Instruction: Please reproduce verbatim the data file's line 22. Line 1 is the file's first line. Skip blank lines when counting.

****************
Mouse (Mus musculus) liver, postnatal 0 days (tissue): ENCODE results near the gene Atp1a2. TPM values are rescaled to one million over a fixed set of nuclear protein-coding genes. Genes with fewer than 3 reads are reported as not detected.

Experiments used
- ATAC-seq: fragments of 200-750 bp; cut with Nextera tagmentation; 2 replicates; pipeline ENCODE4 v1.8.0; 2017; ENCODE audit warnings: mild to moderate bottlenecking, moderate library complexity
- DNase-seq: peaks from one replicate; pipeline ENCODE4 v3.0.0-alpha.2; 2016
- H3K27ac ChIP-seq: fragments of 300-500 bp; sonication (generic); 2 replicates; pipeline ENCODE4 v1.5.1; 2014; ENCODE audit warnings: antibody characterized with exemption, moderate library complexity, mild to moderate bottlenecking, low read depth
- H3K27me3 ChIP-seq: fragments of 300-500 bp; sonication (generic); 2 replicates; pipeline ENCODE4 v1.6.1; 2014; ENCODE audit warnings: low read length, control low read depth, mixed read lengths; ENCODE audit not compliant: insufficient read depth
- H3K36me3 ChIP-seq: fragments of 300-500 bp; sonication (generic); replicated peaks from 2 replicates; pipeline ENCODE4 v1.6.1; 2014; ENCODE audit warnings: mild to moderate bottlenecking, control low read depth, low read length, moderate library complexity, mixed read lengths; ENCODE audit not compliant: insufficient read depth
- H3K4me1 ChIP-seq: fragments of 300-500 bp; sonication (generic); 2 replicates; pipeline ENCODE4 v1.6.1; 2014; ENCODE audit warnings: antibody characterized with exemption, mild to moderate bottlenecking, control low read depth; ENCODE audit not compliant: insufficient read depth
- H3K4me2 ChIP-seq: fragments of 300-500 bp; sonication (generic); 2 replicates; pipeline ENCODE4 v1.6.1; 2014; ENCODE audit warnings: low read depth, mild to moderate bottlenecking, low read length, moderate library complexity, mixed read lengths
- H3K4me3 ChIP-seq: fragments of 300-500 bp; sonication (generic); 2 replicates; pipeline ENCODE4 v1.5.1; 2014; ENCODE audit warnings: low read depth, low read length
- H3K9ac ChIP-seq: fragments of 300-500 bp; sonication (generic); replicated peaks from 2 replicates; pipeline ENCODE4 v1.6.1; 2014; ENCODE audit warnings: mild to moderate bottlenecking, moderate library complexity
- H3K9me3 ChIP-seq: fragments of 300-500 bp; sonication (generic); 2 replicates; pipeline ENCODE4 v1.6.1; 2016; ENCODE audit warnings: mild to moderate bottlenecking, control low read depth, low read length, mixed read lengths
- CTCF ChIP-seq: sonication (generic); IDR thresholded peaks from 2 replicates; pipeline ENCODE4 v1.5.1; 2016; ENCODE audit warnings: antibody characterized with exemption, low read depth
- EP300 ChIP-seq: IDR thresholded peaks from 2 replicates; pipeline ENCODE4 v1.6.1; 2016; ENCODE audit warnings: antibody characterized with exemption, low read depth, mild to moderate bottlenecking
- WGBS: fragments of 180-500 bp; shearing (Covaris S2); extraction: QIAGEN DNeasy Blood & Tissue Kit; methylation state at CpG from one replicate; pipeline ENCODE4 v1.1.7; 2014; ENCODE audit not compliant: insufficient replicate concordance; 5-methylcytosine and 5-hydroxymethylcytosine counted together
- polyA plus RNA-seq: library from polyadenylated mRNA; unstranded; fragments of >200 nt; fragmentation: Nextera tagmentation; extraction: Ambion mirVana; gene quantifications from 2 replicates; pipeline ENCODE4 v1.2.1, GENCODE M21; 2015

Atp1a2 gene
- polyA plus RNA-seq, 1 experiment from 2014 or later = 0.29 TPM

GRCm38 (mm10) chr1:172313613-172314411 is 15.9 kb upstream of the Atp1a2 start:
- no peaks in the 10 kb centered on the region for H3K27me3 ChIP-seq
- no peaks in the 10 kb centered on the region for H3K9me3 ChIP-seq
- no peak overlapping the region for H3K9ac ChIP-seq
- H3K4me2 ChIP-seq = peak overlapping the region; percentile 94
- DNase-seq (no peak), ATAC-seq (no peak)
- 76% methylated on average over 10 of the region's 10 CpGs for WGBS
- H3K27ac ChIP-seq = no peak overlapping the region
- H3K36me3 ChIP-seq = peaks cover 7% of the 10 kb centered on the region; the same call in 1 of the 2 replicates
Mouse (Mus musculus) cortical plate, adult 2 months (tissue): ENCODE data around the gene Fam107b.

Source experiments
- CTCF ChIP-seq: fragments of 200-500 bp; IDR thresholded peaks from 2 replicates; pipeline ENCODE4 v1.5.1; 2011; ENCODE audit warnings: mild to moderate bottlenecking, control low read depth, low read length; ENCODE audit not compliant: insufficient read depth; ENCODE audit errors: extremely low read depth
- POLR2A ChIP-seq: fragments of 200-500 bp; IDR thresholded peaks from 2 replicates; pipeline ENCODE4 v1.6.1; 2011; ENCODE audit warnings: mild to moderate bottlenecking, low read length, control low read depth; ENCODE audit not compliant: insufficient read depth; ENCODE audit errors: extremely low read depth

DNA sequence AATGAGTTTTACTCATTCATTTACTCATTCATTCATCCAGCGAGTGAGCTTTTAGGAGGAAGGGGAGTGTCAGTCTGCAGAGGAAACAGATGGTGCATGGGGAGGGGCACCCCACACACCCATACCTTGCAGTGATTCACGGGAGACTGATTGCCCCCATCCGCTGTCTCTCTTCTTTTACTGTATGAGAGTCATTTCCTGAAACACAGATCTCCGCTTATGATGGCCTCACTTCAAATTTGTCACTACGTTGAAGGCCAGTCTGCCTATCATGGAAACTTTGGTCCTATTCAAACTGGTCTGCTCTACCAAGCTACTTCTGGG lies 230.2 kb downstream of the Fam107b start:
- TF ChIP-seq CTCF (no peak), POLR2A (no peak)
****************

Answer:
- no peak overlapping the region for H3K9ac ChIP-seq